The Progressive


A project of Common Dreams

For Immediate Release

For CCFC: Josh Golin (617.278.4172;
For CSTA: Robert Kesten (202-641-6310;

Advocates Ask PBS Sprout to Put 'The Good Night Show' to Bed;

Television Is Not a Sleep Aid


Citing evidence that television viewing before bed undermines healthy
sleep habits, advocates for children are urging PBS KIDS Sprout to stop packaging
its evening programming as TheGood Night Show. In a letter
to Sprout President Sandy Wax
, the Campaign for a
Commercial-Free Childhood (CCFC) and Center for SCREEN-TIME Awareness
wrote, "there is no justification for luring preschoolers to the Good Night Show by implying to their
parents that the show will help children get ready for bed."

The Good Night Show,
which airs every evening from six to nine on Sprout, consists of popular
cartoons like Thomas the Tank Engine
and The Berenstain Bears,
interspersed with original sleep-themed content. The original segments feature
Nina, the host, and a puppet named Star, who take on the role of parent and
child respectively. Sprout claims The
Good Night Show
"helps preschoolers wind down
after a busy day."

"Parents trust that programming on PBS and its affiliated
networks will be beneficial to children," said CCFC's Director Dr. Susan Linn. "Sprout is exploiting that
trust by implying that its programming will ease children into sleep when
research suggests that screen time before bed undermines healthy sleep

For children three years and younger, television viewing is associated
with irregular sleep patterns. Studies have also found that older
children who watched TV at bedtime were more likely to have difficulty
sleeping. The Good Night Show may
also have the unfortunate consequence of encouraging parents to put televisions
in children's bedrooms, a practice which has been linked childhood
obesity and poor academic performance. The National Sleep
Foundation calls television a "sleep stealer" and urges parents to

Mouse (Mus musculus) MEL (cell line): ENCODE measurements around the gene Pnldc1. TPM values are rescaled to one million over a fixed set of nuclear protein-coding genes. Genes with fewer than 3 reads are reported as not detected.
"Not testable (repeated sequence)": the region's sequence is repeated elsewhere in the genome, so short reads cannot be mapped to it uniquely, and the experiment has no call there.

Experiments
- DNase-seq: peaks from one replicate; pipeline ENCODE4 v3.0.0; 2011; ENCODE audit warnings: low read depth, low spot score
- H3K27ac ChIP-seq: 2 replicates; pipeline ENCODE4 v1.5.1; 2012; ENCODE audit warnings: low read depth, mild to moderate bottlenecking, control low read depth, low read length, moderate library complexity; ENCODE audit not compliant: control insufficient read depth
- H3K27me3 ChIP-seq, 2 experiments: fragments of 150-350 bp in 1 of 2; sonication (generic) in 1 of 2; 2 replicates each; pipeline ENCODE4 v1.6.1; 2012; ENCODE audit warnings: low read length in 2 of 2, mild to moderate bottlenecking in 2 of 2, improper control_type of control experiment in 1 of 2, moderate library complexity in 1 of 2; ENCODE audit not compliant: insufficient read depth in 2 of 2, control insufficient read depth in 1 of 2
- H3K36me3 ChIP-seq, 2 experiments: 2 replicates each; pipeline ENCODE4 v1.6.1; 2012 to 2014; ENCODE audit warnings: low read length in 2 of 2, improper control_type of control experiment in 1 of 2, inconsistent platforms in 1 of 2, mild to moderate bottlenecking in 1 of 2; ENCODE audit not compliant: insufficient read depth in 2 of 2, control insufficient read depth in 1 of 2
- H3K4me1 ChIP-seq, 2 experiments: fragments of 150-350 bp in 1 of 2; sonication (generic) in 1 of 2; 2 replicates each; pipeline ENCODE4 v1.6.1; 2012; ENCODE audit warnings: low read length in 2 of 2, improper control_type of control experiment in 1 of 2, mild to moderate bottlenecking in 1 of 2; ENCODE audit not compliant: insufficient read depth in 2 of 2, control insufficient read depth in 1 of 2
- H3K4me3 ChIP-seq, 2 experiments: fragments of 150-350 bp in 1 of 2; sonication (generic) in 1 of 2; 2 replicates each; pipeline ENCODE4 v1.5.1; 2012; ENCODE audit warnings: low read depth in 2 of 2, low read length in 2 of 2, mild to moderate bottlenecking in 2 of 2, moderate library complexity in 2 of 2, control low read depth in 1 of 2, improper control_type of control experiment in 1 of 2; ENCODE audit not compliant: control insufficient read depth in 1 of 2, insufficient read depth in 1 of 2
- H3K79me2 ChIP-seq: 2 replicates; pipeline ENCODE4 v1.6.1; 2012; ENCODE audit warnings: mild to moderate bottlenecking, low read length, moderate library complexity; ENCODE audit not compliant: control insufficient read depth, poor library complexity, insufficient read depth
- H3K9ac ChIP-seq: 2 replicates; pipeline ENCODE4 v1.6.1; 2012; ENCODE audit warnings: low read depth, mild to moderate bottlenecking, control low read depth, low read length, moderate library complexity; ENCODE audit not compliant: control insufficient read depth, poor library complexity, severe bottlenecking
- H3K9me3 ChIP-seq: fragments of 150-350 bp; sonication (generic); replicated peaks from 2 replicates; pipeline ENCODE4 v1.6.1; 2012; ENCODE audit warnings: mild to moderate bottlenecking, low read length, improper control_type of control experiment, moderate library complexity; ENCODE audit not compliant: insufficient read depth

avoid making television a part of their bedtime routine.

"Putting a baby or young child to
sleep is a time when bonding takes place and we should not be lulled into
believing that television or computers make that process better," said Robert Kesten, Executive Director for the Center for
SCREEN-TIME Awareness. "Screens cannot and should not replace
time that a parent or loved one spends with a child. When
television programmers and marketers assume that they know more than doctors
and educators about what is best for our nation's children, we all lose."

Instead of helping with the transition to
bedtime, The Good Night Show
seems intent on keeping children glued to Sprout. During the February 23rd
show, for instance, thirty-five ads for Sprout programming and
its website,
ran during The Good Night Show.
Twice during that show, Star
successfully lobbied Nina to stay up longer. After Star finally went to
sleep at 8:40, Nina introduced
the next cartoon by telling viewers, "If it's not
your bedtime yet, let's see who's here to play with us."
At the show's conclusion, an ad exhorted children to "Get on your
way. Get your dad. Get your mom. Go to For the perfect way to wind down your day, join Nina
and Star from The Good Night Show."

"It is disturbing that that even as late as 9:00 p.m. - after three hours of
television viewing - Sprout would encourage its preschool audience to ask
parents for even more screen time." said Dr. Linn. "At a time
when everyone from public health advocates to President Obama is encouraging parents
to turn off screens, a network that benefits from public financing shouldn't
be promoting its brand at the expense of children's sleep."

Added Kesten, "It is disappointing when well respected brands do
not provide the information parents and caregivers need to make
educated decisions about using that product or watching that program.
This is the case with Sprout TV and The Good
Night Show."

The complete text of the letter can be found at

Fairplay, formerly known as Campaign for a Commercial-Free Childhood, educates the public about commercialism's impact on kids' wellbeing and advocates for the end of child-targeted marketing. Fairplay organizes parents to hold corporations accountable for their marketing practices, advocates for policies to protect kids, and works with parents and professionals to reduce children's screen time.